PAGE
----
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The warmer climate has made Rudolf fatter
The Svalbard reindeer have put on weight the past 28 years of climate change.
The North Pole is not what it once was. The Arctic is the area on the globe where temperatures are rising the fastest. On Svalbard, a Norwegian archipelago in the Arctic Ocean, this entails extended periods of mild weather.
Precipitation comes as rain, snow melts, and then freezes again in colder periods. These alternations between hot and cold result in the ground being covered in ice. That is a problem for the Svalbard reindeer: When ice covers the ground, food becomes unavailable.
“In a normal Svalbard winter, the ground is covered with snow and the animals can dig for food,” says Leif Egil Loe, professor of wildlife biology at the Norwegian University of Life Sciences (NMBU).
Fluffy snow is easy to get through. Hard ice is much more difficult, sometimes impossible.
Until recently, these icy winters dictated the population size: The numbers built up over a few years, then plummeted when the ground became covered in ice and many animals had to compete for the few plants they could find. In the last ten years, however, something new has happened.
Fatter than usual
Over the past 25 years, Loe and his colleagues have caught and weighed about 1,000 female reindeer on Svalbard. They have also tracked the population numbers.
Surprisingly, the reindeer population has grown continuously over the past 10 years, even though there have been icy winters. This indicates that the animals are coping well with the new milder winters, they were fatter in the spring than usual.
“In the years and areas where the snow arrived late, the animals were on average 5 kilograms and 10 per cent heavier at the end of winter,” he says.
Larger dinner plate
The reason for Rudolf's increased fat layer is changes in food availability.
“The growing season on Svalbard is very short,” says Loe.
The plants' growing season usually lasts from early June to mid-August, but there are big differences between years.
In a warmer climate, the plants start earlier in the spring, and live longer into the autumn. A hot summer produces twice as much reindeer food as a cold Svalbard summer, and this food is available for most of the year.
Warmer autumns with later snowfalls have therefore more than compensated for the fact that the winter has become icier.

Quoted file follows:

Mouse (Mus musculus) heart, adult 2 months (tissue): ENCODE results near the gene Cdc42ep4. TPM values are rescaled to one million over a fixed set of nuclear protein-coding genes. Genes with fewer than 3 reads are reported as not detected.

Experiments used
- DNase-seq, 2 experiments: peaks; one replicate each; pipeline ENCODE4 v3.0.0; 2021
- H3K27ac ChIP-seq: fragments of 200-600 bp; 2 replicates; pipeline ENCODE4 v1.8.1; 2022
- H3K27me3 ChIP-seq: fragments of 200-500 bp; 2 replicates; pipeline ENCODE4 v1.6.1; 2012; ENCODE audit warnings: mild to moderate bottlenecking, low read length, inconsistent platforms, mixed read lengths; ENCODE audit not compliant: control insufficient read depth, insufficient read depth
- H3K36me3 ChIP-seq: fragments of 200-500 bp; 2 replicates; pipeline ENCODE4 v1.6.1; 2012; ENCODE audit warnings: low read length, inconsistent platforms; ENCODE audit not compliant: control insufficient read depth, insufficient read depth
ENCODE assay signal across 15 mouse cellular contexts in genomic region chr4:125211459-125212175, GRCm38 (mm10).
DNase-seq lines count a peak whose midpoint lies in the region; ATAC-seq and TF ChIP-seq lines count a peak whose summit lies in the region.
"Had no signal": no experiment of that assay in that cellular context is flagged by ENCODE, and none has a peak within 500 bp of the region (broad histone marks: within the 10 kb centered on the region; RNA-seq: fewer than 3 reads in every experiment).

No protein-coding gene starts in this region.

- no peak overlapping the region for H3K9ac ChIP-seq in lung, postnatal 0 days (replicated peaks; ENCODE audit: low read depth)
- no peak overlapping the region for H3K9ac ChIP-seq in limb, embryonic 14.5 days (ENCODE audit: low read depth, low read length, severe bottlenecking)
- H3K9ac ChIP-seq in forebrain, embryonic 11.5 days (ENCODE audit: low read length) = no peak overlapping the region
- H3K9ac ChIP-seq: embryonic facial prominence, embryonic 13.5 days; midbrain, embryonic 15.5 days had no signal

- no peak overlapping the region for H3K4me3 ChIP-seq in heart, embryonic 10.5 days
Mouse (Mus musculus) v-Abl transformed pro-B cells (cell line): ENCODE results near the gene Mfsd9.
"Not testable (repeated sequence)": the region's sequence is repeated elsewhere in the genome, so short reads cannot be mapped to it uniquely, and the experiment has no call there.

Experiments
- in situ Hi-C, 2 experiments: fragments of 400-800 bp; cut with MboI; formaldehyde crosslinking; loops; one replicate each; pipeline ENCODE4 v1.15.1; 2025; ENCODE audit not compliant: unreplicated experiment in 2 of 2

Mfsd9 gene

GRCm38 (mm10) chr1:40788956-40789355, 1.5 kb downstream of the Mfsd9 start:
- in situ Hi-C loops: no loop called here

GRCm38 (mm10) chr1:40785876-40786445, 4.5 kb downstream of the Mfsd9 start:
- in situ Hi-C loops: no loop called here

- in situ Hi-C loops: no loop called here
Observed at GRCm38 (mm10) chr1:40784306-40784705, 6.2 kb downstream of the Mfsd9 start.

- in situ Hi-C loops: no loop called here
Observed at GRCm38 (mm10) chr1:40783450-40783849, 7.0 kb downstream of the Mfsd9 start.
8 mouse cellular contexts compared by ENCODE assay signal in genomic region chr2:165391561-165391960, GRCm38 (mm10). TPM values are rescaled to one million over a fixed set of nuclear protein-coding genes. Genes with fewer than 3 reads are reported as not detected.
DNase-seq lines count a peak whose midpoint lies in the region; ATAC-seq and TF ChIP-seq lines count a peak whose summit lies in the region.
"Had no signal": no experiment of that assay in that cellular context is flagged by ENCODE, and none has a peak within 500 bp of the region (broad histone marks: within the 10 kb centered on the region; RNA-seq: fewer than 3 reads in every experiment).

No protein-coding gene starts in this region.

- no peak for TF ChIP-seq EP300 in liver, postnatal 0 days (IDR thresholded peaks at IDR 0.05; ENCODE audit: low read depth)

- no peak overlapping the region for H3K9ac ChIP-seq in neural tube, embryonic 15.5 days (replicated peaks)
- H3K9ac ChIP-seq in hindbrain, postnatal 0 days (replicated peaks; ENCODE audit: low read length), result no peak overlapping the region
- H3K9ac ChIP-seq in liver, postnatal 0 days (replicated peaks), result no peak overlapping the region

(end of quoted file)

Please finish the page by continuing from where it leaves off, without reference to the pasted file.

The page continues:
“This is probably the main explanation for why the population size in our study area has almost tripled in the last three decades,” he says.
A Svalbard local
Svalbard reindeer is a separate subspecies of reindeer. It is smaller than most other subspecies, and only occurs on Svalbard.
“Reindeer can be found in most of the areas that are not covered by glaciers,” says Loe.
There are approximately 20,000-25,000 reindeer on Svalbard, but the population varies, both geographically and over time.
“In contrast to the large herds people usually associate with reindeer, the Svalbard reindeer like to stay together in smaller groups,” he says.
They reindeer probably came across the ice around 6,000 years ago. Genetic studies indicate that the population originated in Siberia and north-western parts of Russia, and came to Svalbard via Novaya Zemlya and Franz Josef Land.
A changing ecosystem
“Svalbard will probably look quite different in the future,” Kari Klanderud says. She is an NMBU-professor of plant ecology.
She has done a lot of research on how climate change will affect Scandinavian plant communities.
“Warmer weather favours grass and flowering plants at the expense of the mosses that dominate today,” she says.
The changes in the plant communities will probably also be self-reinforcing because the plants will change the soil. The reindeer’s food supply will therefore most likely continue to increase.
Too hot for an animal of the ice age?
In addition to changes in local flora, it is also possible that there will be more winter grazing for the animals in the future.
High winter temperatures will eventually expose more pastures in winter, instead covering them with ice.
“If these trends take hold, the future for the reindeer on Svalbard could be brighter than what we have feared so far,” says Loe.
However, he is still not super optimistic on behalf of the reindeer.
“On hot summer days, we see that the reindeer choose resting places on cold patches of soil, in bogs or on snow,” he says. “The animals' activity levels also drop sharply when temperatures exceed 12 degrees Celsius.”
These summer temperatures are now becoming increasingly common on Svalbard.
“Although the reindeer can be considered a climate winner in the last 28 years, and the food supply will continue to increase, the physiological challenges for this Ice Age animal will probably be felt in the near future,” Loe concludes.
But Santa does not need to bring extra food on the sleigh for Rudolf and the rest of his flock this year at least.
Loe et al., The neglected season: Warmer autumns counteract harsher winters and promote population growth in Arctic reindeer, Global Change Biology, 2020. DOI: 10.1111/gcb.15458
Read the Norwegian version of this article on forskning.no
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